My Teaching Philosophy

Effective teaching requires creative thinking, hard work, and a nurturing spirit. Great teaching is not easy, but yields unparalleled rewards. Wonderful teachers have shaped my own life, and I hope to provide the same inspiration for students for many years to come. There are several principles I feel are essential for providing students with a quality education.

Teach material that is meaningful. Teaching isolated and disconnected facts leads students to memorize, then quickly forget. Teaching concepts in meaningful contexts allows students to learn more deeply and transfer information to new situations and settings. There is certainly not enough time during undergraduate study to teach trombone students everything they will need to know in their careers. It is possible, however, to teach students to apply sound principles of musicianship to work within a variety of performance situations and instructional opportunities. Providing students with many opportunities to practice applying principles in multiple contexts helps them deeply incorporate those principles in their own thinking and behavior. Opportunities for solo performances and chamber music as well as encouraging students to take auditions and enter competitions can help to achieve this goal.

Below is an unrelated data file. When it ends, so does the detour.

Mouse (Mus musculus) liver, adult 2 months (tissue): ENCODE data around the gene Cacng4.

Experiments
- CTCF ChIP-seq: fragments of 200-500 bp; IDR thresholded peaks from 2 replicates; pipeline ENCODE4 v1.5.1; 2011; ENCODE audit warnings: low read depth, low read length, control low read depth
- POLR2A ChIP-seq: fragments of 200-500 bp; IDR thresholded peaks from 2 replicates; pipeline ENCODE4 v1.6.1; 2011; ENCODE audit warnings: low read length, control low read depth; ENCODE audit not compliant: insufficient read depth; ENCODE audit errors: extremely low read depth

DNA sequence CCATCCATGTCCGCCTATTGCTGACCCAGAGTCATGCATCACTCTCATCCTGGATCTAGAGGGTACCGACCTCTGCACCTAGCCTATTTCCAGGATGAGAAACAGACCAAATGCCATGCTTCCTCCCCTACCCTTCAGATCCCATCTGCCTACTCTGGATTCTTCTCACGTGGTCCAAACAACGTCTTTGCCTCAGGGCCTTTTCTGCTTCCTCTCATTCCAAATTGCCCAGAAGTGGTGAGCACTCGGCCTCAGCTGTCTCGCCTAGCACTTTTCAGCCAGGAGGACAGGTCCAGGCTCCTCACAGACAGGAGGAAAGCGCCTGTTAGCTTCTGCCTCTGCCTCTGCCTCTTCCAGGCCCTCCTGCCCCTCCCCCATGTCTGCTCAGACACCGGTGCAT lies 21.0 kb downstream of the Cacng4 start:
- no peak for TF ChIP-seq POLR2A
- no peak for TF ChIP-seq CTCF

Create a supportive, yet challenging classroom environment. It is essential to convey respect and kindness to all students. My students know I support them, regardless of their grade point average. When students feel supported, they are more likely to take risks and accept new challenges. All musicians encounter obstacles in their careers at some point and endure challenges that are new and unexpected; support is especially important in these situations.

Teach students to be critical self-evaluators. I work to create a studio environment in which students willingly accept criticism. I provide many opportunities for students to share their progress through performance, even if they are not fully refined. Through open discussions of individual students’ work, my students become accustomed to evaluating themselves and others. Just as there is not enough time in music performance, music education, or music therapy curricula to teach everything required for a successful career, there is not enough time to give students feedback about all aspects of their skills. Students need to become effective at evaluating their own skills so they can continue to grow throughout their career as a musician.

I find it challenging and exciting to teach using the principles that characterize quality learning experiences. It is a privilege to offer future generations all that I have gained from my own exemplary teachers. My intent is to provide a trombone studio with the tools necessary to become confident, talented, and respected musicians, educators, and therapists.